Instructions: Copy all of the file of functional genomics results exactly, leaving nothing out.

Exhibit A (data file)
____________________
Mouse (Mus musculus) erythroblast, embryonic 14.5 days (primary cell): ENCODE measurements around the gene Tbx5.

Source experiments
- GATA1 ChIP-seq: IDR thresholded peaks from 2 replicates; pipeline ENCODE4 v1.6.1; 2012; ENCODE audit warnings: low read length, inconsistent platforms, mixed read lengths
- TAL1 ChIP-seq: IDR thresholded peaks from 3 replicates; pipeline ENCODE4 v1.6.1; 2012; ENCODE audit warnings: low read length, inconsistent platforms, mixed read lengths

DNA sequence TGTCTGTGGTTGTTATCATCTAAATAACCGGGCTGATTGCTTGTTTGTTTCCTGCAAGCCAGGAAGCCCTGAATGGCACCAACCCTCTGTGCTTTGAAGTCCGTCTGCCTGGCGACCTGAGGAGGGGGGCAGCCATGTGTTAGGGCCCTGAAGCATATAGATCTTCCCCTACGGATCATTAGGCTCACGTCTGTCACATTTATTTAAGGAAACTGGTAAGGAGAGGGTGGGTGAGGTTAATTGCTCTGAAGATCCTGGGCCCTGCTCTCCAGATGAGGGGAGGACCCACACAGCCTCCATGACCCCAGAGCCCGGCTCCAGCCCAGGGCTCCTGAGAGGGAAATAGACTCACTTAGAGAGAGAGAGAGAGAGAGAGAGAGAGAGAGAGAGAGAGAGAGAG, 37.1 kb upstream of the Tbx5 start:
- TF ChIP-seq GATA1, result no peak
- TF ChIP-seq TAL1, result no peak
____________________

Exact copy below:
Mouse (Mus musculus) erythroblast, embryonic 14.5 days (primary cell): ENCODE measurements around the gene Tbx5.

Source experiments
- GATA1 ChIP-seq: IDR thresholded peaks from 2 replicates; pipeline ENCODE4 v1.6.1; 2012; ENCODE audit warnings: low read length, inconsistent platforms, mixed read lengths
- TAL1 ChIP-seq: IDR thresholded peaks from 3 replicates; pipeline ENCODE4 v1.6.1; 2012; ENCODE audit warnings: low read length, inconsistent platforms, mixed read lengths

DNA sequence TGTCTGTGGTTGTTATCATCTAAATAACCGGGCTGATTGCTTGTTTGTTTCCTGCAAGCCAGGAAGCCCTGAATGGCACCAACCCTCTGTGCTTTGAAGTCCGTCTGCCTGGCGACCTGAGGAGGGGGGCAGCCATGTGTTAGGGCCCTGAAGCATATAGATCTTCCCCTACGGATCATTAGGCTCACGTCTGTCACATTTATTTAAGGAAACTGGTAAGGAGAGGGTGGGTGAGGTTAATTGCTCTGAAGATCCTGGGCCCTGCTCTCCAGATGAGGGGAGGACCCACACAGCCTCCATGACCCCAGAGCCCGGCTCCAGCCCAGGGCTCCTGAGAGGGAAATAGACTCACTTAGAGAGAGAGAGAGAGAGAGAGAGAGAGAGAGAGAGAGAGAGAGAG, 37.1 kb upstream of the Tbx5 start:
- TF ChIP-seq GATA1, result no peak
- TF ChIP-seq TAL1, result no peak